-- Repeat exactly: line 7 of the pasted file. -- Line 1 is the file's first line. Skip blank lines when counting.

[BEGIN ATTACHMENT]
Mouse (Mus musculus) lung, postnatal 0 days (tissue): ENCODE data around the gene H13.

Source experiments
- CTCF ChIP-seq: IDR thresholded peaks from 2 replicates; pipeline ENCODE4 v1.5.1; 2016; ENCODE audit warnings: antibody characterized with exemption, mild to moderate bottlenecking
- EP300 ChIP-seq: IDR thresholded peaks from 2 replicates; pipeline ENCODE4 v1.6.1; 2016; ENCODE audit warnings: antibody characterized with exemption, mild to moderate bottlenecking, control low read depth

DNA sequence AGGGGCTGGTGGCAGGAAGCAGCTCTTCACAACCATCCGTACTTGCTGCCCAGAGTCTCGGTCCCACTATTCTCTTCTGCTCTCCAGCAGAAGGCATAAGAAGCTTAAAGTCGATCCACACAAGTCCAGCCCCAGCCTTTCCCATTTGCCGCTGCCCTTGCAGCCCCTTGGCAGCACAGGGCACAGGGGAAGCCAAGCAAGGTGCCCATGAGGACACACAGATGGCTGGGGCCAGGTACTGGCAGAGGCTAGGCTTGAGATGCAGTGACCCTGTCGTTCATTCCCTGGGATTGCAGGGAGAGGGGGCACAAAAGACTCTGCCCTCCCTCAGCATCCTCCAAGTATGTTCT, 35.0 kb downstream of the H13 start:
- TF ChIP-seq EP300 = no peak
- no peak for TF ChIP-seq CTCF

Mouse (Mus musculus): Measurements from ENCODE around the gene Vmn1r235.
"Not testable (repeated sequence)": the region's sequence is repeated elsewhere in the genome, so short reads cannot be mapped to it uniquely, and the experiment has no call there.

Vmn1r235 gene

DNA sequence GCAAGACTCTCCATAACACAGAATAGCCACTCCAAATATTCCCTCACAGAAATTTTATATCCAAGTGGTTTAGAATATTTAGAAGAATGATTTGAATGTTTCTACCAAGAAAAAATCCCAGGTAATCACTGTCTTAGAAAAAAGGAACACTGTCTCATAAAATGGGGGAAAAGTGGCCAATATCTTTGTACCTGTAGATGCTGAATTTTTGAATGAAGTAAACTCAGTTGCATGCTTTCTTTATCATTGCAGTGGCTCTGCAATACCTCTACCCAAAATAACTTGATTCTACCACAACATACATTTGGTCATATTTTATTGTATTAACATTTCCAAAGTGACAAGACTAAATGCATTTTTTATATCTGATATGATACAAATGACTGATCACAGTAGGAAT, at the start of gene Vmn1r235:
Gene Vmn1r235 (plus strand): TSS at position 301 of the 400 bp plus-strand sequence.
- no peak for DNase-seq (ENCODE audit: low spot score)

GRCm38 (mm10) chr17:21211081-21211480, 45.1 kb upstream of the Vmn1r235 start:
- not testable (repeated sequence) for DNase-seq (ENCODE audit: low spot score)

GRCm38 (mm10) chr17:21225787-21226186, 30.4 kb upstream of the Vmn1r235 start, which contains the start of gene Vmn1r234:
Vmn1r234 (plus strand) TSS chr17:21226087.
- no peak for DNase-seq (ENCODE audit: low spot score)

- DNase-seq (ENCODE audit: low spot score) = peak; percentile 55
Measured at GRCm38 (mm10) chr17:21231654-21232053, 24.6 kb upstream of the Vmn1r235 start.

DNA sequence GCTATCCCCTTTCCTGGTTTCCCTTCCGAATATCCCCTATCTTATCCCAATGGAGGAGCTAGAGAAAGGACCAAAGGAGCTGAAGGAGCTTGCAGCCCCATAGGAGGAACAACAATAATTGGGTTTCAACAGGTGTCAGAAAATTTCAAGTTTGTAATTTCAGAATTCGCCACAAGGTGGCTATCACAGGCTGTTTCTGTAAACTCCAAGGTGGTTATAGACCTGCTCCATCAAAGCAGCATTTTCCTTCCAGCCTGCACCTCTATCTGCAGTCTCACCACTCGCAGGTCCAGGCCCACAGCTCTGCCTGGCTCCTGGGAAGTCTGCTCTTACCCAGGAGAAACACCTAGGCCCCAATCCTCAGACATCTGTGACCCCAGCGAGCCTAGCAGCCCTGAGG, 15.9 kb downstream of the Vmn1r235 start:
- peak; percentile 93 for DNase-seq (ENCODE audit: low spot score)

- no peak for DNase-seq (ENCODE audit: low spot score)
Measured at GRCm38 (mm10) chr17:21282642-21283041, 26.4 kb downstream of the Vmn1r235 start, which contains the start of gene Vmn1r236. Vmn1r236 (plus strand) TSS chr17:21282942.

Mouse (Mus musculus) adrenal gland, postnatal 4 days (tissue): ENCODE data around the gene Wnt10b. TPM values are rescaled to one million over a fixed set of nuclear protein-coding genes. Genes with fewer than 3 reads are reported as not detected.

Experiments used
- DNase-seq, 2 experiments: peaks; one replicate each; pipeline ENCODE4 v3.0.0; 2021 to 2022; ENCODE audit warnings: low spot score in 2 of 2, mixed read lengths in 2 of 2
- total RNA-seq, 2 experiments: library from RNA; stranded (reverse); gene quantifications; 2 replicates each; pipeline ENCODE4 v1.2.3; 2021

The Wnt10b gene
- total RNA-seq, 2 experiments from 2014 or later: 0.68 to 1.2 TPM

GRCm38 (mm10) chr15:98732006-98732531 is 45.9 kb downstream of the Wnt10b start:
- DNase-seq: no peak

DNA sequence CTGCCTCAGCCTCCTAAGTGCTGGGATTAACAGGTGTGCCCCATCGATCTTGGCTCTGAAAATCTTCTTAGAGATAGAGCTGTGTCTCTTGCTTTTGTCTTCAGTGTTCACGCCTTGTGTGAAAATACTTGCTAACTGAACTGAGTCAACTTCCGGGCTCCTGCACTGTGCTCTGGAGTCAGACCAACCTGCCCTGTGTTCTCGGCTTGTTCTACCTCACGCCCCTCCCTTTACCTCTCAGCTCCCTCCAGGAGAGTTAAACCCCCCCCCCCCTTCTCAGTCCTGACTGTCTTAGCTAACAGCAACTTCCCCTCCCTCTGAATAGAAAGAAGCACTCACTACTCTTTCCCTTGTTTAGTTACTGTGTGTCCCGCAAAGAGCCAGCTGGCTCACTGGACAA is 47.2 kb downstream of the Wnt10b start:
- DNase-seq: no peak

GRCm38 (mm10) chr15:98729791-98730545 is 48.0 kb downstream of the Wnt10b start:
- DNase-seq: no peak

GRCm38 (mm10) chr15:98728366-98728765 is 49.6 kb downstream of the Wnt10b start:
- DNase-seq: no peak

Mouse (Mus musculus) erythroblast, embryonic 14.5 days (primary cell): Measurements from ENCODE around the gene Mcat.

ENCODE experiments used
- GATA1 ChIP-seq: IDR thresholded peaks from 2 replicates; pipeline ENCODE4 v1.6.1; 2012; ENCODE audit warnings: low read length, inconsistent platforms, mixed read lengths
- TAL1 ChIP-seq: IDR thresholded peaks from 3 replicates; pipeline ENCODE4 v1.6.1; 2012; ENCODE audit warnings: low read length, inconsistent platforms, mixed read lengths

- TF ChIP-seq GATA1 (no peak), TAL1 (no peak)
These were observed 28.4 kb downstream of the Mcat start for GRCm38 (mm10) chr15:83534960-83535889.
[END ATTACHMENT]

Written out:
- no peak for TF ChIP-seq CTCF